I always look forward to Gill’s annual three week long summer visit. And while I look forward to it, I am also grateful in some ways that she lives in Britain now. Why? Because if she worked in North America, chances are I’d see much less of her. We on this continent tend to think work is everything and so companies dole out vacation time accordingly. You’re lucky to get two weeks’ holidays after many years of employment.
Three weeks seems like such a long time — until it is upon us. Before her arrival, she posts several things she would like to do, places she’d like to go with the family. We enthusiastically agree on one or two places and by the time she arrives, our plans are toast. Someone has to work since they’re in a new job or traveling for work or have an ailment or injury. Our hearts are in the right place. It’s just that our lives are complicated and unpredictable.
Perhaps that’s why, this year, I’ve planned several visits with friends and neighbors that Gill wasn’t expecting. I’m trying to make sure her visit here feels action-packed and is fulfilling.
Case in point: the other day during my walk, I ran into a neighbor lady. We walked together for a while and when she discovered (I don’t know HOW she found out…did someone (me) blab?) Gill was in town, she issued an invitation for us to pop in for a cup of tea and a chat. “We haven’t seen her for ages!” the lady said, implying criticism that Gill hadn’t seen fit to bother in years past. “Oh, she’d love to!” I exhorted enthusiastically.
Back at home, I gave Gill the news.She countered with: “Oh, that’s so sweet. I’d love to see them again but there’s just no time. I’m visiting my friends in Toronto for four days, there’s time with you guys, errands to run, some work to do. And then Crazy D and L’il Sis aren’t available when I thought they’d be. Having to rejig –everything is complicated. My schedule is so jam packed, I don’t think there will be time. I’d like to visit them but I don’t see it happening.” Figuring that half-a-loaf is better than none, I visited them myself and sent Gill’s love.
Then we ran into an old friend from Gill’s high school days at the pool. I am friends with her mother as well and have been trying to get together with her for ages. “Maybe we can all get together for dinner next week, ” she said. “We’re taking the kids camping this week but after that we’re free.”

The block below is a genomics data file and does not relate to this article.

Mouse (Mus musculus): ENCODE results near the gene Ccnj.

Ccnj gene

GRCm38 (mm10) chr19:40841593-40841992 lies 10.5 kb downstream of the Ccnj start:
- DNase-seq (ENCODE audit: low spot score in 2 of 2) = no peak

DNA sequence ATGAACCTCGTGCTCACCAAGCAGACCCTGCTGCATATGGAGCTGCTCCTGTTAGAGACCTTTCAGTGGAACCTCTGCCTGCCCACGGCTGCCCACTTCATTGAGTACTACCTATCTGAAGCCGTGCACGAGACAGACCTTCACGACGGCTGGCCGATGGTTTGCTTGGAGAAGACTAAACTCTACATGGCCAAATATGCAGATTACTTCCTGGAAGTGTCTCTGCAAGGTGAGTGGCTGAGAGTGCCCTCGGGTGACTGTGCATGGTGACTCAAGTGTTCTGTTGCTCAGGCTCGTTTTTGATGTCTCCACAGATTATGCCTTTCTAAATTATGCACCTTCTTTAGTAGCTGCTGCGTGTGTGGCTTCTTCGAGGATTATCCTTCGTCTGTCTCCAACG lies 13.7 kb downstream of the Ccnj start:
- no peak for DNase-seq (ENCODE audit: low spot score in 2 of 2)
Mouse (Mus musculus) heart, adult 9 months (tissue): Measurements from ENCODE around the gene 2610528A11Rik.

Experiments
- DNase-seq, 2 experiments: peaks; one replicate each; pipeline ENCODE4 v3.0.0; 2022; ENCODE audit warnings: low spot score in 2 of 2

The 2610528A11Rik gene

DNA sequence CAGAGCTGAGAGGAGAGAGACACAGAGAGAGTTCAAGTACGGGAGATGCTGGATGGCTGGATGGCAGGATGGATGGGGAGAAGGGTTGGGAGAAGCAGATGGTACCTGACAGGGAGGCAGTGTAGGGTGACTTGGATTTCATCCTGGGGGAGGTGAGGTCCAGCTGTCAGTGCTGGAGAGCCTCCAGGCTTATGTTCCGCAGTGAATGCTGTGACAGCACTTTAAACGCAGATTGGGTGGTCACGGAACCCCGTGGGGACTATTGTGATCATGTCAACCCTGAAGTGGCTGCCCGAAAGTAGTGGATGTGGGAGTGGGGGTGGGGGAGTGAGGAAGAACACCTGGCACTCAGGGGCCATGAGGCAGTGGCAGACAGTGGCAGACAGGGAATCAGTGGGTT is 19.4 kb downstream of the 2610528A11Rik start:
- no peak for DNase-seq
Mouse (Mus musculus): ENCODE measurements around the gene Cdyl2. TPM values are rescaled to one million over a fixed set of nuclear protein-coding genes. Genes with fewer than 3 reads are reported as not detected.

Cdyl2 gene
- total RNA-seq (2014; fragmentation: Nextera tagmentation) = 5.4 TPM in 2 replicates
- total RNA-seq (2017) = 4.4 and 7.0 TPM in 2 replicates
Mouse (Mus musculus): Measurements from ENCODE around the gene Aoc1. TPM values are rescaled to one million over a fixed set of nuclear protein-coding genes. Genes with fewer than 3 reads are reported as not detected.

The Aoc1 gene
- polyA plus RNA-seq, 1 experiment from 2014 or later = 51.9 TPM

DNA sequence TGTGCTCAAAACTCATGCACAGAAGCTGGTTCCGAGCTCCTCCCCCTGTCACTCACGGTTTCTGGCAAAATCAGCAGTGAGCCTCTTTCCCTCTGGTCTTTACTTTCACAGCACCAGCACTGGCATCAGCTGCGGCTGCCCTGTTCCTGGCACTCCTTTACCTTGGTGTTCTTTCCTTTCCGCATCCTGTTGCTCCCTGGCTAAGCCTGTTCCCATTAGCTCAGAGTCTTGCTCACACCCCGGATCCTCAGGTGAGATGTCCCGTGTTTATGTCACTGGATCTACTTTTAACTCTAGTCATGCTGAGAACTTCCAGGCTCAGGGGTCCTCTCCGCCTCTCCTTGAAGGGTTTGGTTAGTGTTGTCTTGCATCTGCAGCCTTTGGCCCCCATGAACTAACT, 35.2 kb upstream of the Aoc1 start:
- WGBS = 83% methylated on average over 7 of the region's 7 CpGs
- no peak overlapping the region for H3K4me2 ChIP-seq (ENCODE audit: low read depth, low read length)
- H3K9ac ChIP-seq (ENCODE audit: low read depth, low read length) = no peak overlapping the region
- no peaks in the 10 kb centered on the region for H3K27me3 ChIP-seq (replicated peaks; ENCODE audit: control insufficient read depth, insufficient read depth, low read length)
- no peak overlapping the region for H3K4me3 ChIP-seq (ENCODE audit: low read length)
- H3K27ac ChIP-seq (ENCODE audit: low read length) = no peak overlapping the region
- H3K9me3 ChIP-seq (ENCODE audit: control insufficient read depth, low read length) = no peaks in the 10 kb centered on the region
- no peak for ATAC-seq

“Great!” both Gill and I said. Our intentions were the best but there simply wasn’t time.
Then we found out that Other Brother’s sister and her kids were coming to visit their parents. They arrived just before Gill’s trip back to England. We planned to squeeze in a short visit the day she flew but once again, things got ahead of us.
The final straw came a few days ago when I arrived back at the house after another walk. “I ran into Chuck, one of my dog-walking pals. We had a lovely chat and he asked about you.”
“Whoa, Ma! I’m sure he’s a lovely man and I know you really like him and his dog but I can’t fit into another ‘quick visit’…even if it’s Jesus, The Pope and Hillary Clinton all in one room. I’m tapped out!”
It’s a frustrating thing. She wants to see everyone and do all the things on the list. It never happens. But this time, we did manage to fit in most of our plans. I suspect, although Gill did have some down time and many, many swims in the pool and numerous meals of corn, tomatoes and peaches, she will return to England exhausted.
But that doesn’t mean she should stop trying to do and see it all. We are thrilled and grateful that she still cares enough to make the effort. And I look forward to returning the favor in the fall when I finally visit her in Bristol. And then, of course, there’s always her two weeks plus at Christmas. Yes, I consider myself blessed to see her as much as I do.